1. Welcome Hearth.com Guests and Visitors - Please enjoy our forums!
    Hearth.com GOLD Sponsors who help bring the site content to you:
    Hearthstone Soapstone and Cast-Iron stoves( Wood, Gas or Pellet Stoves and Inserts)
    Caluwe - Passion for Fire and Water ( Pellet and Wood Hydronic and Space Heating)

Weekend warrior gear

Post in 'The Gear' started by Rick2887, Jan 24, 2013.

  1. Rick2887

    Rick2887 New Member

    Joined:
    Jan 13, 2013
    Messages:
    7
    Loc:
    SE Pa
    For those of you (us) just starting out or only burning on the weekends I just wanted to post that while you can find a lot of great info on here on the higher end stuff sometimes it has been hard to find info on the more affordable equipment. That said, both my Echo cs310 and Homelite log splitter have done everything I've asked. Not the biggest or burliest but both have done the job. I cleared windfall, dropped a few small trees, cut and split
    about two cords in the past month or two, even scrounged some wood and both tools did their job. I'm new to this so take it for what it's worth, but if your budget can only handle so much and you did a forum search for either the saw or splitter and ended up here don't be afraid to buy either.

    Helpful Sponsor Ads!





  2. swagler85

    swagler85 Minister of Fire

    Joined:
    Mar 4, 2012
    Messages:
    1,195
    Loc:
    NE Ohio
    I cut a lot of firewood with a Crafstman 35 cc saw I paid $40 for. That got me through my first year of burning along with a maul to split. It got the job done well enough to get me through. Since then I have upgraded my saw and splitter but keep the old saw around as a backup or to get me out of a pinch. You can definitely get the job done on a tight budget just need to take your time not bite off too much.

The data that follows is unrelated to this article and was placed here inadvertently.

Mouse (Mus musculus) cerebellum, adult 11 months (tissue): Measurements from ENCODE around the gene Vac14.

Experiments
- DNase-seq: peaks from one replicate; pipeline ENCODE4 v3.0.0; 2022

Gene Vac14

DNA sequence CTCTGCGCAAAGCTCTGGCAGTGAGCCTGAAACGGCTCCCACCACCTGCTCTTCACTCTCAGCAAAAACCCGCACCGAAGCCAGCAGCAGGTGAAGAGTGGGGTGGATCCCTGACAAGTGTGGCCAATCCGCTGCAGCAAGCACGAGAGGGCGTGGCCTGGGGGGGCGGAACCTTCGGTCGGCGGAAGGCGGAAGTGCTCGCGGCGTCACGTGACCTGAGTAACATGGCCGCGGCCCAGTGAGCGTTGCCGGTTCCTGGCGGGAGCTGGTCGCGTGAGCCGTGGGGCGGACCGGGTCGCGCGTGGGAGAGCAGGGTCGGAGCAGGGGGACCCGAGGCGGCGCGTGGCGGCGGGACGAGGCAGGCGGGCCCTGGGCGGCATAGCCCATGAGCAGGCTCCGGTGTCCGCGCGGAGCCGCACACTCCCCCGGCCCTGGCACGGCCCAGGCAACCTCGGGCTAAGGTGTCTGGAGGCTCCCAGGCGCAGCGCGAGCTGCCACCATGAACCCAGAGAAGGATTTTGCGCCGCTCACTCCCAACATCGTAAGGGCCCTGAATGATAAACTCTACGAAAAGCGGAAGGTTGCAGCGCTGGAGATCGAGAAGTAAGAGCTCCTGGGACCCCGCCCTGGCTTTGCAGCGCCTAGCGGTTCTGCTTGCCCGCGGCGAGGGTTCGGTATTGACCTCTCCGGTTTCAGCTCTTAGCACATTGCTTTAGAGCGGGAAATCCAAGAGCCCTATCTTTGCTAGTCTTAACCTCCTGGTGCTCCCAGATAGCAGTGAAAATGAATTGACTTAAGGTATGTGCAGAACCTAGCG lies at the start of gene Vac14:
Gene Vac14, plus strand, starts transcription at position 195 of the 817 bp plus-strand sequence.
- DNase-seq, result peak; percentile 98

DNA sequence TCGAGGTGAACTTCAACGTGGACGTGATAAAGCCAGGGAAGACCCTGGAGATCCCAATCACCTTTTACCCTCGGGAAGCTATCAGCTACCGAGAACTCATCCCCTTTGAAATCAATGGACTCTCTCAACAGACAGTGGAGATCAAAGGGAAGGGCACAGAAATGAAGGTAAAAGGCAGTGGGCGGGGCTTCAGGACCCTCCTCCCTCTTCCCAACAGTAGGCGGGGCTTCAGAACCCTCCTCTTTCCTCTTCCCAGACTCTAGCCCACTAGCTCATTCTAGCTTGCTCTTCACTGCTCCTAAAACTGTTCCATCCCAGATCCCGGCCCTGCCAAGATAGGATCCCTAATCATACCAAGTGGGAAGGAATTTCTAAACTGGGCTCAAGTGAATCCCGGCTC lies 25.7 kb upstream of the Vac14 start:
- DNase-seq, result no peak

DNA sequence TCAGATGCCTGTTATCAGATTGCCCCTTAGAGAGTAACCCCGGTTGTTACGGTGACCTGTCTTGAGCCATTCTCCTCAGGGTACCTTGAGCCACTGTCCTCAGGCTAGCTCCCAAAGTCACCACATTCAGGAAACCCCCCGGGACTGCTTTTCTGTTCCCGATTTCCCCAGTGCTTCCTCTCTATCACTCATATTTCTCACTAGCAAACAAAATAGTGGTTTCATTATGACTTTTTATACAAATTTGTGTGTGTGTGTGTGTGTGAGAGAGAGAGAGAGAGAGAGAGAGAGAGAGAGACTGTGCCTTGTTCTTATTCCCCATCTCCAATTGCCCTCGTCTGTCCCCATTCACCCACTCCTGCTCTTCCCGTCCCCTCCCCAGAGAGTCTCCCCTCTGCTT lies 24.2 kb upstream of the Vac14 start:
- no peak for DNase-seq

3. Jags

    Jags Moderate Moderator Staff Member

    Joined:
    Aug 2, 2006
    Messages:
    14,597
    Loc:
    Northern IL
    I used a homey 240 for 5 years. Cut every piece of firewood I had. It was a $20 used purchase to begin with. It owes me nothing but still runs.
    My decision for a better saw was personal, not out of need. I wanted faster, smoother, more power. Did I need it? Nope - the 5 years with the homey proved that. Would I do it again (upgrade), Yep. At the drop of a hat.

    I think that many people that were/are in that same position is just trying to cut out the learning curve for new guys. You do this long enough and I will bet you end up with a different saw.:p

    Edit: even though there is nothing wrong with your saw. Like I said, the homey still runs, but now it is lonely.
  4. smokinj

    smokinj Minister of Fire

    Joined:
    Aug 11, 2008
    Messages:
    15,969
    Loc:
    Anderson, Indiana